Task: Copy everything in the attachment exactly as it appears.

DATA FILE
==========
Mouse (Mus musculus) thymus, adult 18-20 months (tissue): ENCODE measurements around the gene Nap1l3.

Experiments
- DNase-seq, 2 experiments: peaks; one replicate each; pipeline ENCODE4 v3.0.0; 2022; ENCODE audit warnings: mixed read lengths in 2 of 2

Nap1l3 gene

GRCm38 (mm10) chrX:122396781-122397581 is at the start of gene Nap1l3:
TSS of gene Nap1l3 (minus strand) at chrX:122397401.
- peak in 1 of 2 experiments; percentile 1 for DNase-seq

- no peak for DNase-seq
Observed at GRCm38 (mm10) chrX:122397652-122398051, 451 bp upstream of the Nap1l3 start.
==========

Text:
Mouse (Mus musculus) thymus, adult 18-20 months (tissue): ENCODE measurements around the gene Nap1l3.

Experiments
- DNase-seq, 2 experiments: peaks; one replicate each; pipeline ENCODE4 v3.0.0; 2022; ENCODE audit warnings: mixed read lengths in 2 of 2

Nap1l3 gene

GRCm38 (mm10) chrX:122396781-122397581 is at the start of gene Nap1l3:
TSS of gene Nap1l3 (minus strand) at chrX:122397401.
- peak in 1 of 2 experiments; percentile 1 for DNase-seq

- no peak for DNase-seq
Observed at GRCm38 (mm10) chrX:122397652-122398051, 451 bp upstream of the Nap1l3 start.